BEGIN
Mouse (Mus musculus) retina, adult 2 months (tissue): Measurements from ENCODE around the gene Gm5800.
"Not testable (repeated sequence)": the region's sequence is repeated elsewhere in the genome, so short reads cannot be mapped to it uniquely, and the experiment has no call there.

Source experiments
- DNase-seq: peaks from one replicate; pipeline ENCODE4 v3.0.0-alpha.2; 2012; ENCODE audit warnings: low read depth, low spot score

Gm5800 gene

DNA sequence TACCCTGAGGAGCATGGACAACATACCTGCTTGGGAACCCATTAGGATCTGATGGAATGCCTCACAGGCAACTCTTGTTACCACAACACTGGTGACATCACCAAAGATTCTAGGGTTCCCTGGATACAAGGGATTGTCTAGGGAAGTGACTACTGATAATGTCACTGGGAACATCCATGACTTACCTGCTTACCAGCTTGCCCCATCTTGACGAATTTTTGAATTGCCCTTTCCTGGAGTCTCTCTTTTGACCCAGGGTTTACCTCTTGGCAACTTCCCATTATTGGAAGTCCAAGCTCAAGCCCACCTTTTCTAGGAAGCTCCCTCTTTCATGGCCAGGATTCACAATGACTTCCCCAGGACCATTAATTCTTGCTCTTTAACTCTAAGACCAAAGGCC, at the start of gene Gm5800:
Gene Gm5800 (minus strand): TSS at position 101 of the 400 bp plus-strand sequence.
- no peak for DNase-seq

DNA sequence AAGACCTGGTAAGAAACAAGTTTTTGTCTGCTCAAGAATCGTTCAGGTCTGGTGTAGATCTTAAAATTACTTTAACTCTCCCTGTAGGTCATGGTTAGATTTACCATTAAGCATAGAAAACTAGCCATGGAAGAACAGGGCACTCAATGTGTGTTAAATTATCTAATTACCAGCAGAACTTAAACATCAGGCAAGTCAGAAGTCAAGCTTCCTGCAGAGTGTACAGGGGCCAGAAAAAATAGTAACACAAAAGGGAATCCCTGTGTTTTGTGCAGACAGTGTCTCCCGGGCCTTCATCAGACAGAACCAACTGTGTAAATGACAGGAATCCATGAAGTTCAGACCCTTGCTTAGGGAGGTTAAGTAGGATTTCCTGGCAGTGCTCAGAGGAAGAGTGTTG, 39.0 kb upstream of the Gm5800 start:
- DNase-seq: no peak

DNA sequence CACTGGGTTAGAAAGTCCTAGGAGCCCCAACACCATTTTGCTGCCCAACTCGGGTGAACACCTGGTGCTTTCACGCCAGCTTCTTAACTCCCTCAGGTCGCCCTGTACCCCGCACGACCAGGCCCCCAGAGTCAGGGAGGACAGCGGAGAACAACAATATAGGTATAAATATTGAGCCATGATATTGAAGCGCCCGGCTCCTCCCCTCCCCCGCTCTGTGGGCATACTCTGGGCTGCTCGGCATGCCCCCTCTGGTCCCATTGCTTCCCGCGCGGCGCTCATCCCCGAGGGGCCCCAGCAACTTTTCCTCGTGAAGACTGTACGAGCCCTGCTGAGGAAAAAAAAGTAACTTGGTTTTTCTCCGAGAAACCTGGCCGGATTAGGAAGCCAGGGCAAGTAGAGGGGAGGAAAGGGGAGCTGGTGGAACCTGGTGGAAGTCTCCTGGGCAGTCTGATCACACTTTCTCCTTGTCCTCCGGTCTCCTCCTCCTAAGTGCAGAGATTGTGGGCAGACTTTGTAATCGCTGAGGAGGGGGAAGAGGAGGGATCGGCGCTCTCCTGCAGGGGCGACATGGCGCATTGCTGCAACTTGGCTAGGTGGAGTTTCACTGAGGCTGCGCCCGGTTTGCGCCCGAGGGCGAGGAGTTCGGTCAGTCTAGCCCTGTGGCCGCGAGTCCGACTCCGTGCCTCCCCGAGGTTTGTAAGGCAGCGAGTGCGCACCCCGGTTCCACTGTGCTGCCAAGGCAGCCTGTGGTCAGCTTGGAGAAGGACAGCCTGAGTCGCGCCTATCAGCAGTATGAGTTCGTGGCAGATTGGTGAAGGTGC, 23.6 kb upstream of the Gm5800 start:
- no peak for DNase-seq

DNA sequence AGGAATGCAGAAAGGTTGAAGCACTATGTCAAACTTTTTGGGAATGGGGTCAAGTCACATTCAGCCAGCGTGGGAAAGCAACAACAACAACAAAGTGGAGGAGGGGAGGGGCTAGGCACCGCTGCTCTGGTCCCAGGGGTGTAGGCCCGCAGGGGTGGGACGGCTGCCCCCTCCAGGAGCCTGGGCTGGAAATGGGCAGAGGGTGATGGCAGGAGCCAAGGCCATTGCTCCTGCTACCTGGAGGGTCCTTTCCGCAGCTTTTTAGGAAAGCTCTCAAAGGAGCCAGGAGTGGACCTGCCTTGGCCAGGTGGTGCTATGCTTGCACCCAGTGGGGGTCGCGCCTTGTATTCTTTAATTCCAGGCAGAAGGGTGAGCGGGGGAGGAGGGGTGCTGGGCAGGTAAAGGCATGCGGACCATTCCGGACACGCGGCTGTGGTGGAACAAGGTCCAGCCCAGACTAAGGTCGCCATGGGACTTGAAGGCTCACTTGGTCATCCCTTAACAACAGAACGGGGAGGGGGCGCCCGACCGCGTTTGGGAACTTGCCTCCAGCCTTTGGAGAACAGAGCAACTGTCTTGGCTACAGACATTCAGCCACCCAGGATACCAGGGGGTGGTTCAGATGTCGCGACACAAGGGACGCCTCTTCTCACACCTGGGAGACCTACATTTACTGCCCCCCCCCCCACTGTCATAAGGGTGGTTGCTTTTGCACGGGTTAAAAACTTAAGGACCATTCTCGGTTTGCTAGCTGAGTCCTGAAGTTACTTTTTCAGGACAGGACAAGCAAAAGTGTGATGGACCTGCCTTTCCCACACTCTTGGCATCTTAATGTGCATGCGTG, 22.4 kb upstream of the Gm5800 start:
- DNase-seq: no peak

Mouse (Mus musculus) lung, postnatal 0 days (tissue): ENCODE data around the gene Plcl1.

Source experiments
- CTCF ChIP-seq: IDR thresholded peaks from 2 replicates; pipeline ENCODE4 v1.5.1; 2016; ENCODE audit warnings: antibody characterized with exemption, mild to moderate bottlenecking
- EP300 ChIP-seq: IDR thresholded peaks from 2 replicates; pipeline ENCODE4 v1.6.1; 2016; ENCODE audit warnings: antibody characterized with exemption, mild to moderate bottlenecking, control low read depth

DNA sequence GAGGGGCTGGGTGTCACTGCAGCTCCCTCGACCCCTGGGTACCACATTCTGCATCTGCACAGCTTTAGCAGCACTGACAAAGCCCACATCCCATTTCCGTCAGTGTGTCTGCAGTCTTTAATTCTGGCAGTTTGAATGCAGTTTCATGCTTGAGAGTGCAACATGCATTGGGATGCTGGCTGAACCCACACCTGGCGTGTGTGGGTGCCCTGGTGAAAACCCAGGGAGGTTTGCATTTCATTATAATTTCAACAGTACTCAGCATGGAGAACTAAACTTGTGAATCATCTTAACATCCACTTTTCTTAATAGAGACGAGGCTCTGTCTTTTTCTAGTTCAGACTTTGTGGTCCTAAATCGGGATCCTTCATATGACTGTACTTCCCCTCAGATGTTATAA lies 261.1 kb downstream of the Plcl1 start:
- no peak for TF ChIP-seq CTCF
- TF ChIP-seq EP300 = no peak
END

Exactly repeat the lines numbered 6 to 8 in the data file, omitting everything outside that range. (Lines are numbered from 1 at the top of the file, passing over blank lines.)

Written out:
DNA sequence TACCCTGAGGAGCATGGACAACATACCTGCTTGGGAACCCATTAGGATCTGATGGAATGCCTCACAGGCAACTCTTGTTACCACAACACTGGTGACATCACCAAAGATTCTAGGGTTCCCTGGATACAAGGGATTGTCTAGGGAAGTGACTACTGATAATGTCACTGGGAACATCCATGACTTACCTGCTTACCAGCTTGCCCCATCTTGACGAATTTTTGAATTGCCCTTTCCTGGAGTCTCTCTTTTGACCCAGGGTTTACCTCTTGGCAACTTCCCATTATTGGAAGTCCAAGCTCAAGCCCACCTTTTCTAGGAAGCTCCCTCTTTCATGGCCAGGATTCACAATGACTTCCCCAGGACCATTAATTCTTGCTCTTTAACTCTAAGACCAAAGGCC, at the start of gene Gm5800:
Gene Gm5800 (minus strand): TSS at position 101 of the 400 bp plus-strand sequence.
- no peak for DNase-seq